Barry Farmer and several of his classmates hopped off the school bus and headed for the homeless men at 21st Street and Virginia Avenue NW.
Barry, 13, handed the tallest man a bagged lunch, a carton of juice and one of the cards the children had made in school. The surprised man said, "Wait," reached out to swipe playfully at Barry and read aloud the card, which said, "I just want to say that you are still a child of God. Happy Thanksgiving."
"This is real nice," said the man, smiling broadly at the group of children who stood before him. "Real nice."
The sight of the eighth-graders from the District's Our Lady of Perpetual Help School, in their navy pants and blue plaid skirts, put smiles on the faces of homeless people in several parks across the city yesterday. This is the third year that teachers have taken students on a pre-Thanksgiving excursion to meet homeless people.
Eighth-grade teacher Bernard Toomer was one of the originators of the project. "I want them, when they sit down for Thanksgiving, to think about the less fortunate," he said.
The night before, Toomer, his wife, Annette, and his brother-in-law stayed up until 1 a.m. preparing 68 lunches of freshly baked, sliced turkey sandwiches, homemade yellow cake with chocolate icing and fruit. At each stop, the 44 students scattered into smaller groups to find homeless people to offer food.
At Lafayette Square, Jennie Nelson gave a lunch to a homeless man she spotted sitting alone.
"Thank you and God bless you," he said.
"Happy Thanksgiving and God bless you too," said Jennie, tears rolling down her cheeks.
Later, she explained, "I just cried because he was so happy when I gave him the bag. It touched him so much, and that touched me. Most of them really appreciate stuff like this because no one really cares about them."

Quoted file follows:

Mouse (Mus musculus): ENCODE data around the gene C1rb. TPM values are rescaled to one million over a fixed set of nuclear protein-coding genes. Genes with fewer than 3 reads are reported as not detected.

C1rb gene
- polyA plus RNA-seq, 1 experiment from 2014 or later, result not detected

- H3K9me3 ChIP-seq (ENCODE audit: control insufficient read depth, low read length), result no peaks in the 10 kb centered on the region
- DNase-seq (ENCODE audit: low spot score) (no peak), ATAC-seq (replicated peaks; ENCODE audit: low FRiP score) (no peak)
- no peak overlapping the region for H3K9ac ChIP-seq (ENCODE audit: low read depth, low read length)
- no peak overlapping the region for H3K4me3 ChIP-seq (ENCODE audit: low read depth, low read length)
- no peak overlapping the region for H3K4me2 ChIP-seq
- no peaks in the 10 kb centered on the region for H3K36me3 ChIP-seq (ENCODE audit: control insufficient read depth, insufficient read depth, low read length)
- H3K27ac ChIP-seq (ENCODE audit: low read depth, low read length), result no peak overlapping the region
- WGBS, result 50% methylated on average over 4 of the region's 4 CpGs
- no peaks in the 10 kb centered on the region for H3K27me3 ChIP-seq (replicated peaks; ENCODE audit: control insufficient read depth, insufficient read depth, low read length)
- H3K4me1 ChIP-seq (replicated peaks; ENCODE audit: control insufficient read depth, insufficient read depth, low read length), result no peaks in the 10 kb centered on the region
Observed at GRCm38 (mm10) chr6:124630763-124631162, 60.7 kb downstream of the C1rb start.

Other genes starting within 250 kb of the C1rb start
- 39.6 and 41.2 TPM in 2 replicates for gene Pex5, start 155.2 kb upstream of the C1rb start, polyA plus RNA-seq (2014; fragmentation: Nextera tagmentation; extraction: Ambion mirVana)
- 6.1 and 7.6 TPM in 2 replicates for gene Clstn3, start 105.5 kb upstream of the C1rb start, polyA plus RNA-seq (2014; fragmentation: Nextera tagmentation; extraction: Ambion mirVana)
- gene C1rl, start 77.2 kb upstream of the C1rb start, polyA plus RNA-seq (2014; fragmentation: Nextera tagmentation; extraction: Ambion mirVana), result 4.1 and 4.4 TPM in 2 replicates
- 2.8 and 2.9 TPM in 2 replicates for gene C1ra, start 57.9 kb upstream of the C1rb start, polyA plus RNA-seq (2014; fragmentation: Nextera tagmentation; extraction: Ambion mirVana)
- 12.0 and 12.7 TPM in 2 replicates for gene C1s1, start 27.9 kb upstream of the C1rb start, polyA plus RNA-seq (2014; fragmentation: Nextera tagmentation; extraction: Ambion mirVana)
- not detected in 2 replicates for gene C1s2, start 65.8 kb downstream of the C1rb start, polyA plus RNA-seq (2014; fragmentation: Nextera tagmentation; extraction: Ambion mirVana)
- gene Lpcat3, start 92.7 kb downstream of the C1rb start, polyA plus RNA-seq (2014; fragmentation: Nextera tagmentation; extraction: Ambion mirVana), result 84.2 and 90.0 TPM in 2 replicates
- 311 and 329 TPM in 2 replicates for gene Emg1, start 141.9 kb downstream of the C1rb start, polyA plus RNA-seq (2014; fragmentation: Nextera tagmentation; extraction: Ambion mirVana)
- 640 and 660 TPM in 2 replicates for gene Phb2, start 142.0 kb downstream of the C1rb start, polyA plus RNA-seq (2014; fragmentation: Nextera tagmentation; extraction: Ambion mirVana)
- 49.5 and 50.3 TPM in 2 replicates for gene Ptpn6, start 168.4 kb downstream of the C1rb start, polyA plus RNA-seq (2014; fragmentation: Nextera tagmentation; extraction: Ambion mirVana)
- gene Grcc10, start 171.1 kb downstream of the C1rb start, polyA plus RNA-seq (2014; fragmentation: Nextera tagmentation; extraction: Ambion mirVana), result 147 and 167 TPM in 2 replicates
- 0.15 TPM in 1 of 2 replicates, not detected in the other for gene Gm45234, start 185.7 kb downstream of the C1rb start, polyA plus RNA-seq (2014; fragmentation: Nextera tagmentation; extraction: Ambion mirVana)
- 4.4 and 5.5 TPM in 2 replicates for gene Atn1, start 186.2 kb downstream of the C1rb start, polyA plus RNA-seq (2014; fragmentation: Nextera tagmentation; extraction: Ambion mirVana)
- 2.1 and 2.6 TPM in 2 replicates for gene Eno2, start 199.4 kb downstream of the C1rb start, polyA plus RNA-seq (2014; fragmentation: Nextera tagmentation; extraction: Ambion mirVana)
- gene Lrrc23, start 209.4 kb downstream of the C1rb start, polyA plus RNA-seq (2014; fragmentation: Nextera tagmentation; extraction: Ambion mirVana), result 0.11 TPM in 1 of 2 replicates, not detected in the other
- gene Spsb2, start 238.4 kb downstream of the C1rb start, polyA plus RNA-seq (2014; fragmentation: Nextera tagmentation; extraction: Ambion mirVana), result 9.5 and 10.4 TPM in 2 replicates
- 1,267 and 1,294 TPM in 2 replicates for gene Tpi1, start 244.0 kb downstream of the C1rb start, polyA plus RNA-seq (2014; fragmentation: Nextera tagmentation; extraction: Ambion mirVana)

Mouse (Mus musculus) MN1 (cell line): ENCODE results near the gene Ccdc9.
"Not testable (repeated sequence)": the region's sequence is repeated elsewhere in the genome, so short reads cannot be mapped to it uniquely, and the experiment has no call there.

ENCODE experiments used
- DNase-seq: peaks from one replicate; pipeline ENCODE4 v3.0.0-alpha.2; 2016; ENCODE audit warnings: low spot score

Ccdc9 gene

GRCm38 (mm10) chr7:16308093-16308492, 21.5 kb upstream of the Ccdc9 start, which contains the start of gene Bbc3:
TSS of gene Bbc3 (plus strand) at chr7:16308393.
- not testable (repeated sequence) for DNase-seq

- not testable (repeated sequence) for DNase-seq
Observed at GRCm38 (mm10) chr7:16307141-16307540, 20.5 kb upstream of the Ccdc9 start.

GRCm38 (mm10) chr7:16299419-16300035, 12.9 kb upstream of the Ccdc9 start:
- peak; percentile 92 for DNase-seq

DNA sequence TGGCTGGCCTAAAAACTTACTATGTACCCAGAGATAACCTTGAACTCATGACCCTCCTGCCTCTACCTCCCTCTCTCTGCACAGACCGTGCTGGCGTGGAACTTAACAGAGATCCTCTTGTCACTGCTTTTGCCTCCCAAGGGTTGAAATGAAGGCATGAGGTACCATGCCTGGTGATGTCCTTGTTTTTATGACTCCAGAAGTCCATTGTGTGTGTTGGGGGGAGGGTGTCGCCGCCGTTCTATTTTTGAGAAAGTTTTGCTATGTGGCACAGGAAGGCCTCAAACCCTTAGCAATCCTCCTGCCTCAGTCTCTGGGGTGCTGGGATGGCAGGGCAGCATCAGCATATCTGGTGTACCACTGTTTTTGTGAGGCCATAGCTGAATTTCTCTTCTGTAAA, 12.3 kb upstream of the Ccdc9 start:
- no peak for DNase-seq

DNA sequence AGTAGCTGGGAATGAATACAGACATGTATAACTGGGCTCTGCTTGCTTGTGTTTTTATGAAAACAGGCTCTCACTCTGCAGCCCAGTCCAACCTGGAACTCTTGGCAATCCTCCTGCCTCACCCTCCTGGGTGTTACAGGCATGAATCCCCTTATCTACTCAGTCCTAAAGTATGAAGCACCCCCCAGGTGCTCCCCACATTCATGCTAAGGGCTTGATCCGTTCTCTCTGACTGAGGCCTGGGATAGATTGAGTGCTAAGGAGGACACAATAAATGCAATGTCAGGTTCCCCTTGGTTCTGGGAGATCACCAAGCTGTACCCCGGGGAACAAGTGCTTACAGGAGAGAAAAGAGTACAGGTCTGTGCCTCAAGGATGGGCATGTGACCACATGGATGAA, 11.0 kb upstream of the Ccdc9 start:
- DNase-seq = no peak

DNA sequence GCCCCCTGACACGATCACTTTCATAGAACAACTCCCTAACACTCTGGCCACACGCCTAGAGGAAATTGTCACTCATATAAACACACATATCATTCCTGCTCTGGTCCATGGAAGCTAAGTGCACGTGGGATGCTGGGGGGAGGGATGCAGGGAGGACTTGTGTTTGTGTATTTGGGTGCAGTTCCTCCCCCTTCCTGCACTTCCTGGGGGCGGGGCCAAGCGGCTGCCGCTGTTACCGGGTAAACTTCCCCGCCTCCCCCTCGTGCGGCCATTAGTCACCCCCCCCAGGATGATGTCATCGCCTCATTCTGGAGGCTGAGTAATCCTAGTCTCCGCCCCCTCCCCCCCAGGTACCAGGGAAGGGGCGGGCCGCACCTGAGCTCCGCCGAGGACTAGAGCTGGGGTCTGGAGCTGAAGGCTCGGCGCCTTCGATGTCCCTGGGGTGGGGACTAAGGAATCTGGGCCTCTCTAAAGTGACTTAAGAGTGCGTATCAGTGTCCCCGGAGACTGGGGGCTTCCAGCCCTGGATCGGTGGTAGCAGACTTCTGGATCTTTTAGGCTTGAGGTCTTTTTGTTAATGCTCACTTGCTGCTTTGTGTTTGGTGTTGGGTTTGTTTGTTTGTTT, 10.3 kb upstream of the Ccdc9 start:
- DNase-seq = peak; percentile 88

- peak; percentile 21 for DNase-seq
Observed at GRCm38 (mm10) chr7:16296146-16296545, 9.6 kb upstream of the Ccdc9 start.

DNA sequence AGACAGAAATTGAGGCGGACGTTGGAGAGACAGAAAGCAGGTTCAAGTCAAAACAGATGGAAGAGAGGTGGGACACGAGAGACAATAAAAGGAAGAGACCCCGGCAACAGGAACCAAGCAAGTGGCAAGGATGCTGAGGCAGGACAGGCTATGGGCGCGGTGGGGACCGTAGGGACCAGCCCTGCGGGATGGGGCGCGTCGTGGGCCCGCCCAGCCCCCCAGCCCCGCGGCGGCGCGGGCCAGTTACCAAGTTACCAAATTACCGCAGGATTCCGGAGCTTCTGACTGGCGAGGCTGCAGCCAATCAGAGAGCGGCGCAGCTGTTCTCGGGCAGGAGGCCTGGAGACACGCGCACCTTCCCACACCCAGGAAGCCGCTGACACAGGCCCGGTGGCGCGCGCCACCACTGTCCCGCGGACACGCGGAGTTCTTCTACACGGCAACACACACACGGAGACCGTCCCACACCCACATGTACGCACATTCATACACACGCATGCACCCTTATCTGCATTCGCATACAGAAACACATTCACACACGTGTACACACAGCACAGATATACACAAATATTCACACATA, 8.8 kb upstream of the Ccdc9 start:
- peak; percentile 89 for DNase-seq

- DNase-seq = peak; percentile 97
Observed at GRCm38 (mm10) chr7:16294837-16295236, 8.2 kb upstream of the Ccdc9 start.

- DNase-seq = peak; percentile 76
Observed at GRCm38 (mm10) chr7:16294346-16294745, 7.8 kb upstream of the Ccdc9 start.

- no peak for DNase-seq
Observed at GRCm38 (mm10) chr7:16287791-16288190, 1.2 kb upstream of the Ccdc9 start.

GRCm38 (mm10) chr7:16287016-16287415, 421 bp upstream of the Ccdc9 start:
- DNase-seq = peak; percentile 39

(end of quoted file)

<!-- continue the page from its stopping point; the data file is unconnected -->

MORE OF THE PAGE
But not everyone accepted the lunches from the children. Rhonda Washington walked up to a man on a bench on the Mall near 15th Street. The man, with plastic bags full of personal belongings at his feet, waved her away and said, "I'm all right."
"We want them to see what it feels like to give and to have the experience of rejection," said Sister Elizabeth Semmelmayer. "Both experiences are important. One will teach them the gladness that comes with giving, the other will teach them solidarity with the people they seek to serve."
Some students said they had seen homeless people on the street, but others, residents of the suburbs, said they had seen homeless people only on television.
When another man asked for a lunch and the students discovered they didn't have any more with them, classmate James Chism, 13, gave the man his own lunch, "a peanut butter and jelly sandwich my mom made," James said.
At 15th and E streets NW, the children were mesmerized by a man who identified himself as "George Roger Kanig Canepa Kager Siegel, a lawyer."
"A lawyer?" a boy asked in disbelief.
"A lawyer," Siegel, 44, repeated.
Later, the children passed a neatly dressed man sitting on a bench nearby.
"Can I get one of those?" he asked.
The children said they didn't think he was homeless.
"A lot of homeless people don't look crazy or dress funny," the man said. "I go into restrooms to wash up. I'm looking for a job."
They handed him a lunch. "Have a happy Thanksgiving," the man said.
Before boarding the bus to return to school, the students compared lessons they had learned.
"I've learned to appreciate my mother buying me stuff because there are some people who don't have anything," Tamika Walton said. "On Thanksgiving I used to not think about the homeless. I will this time."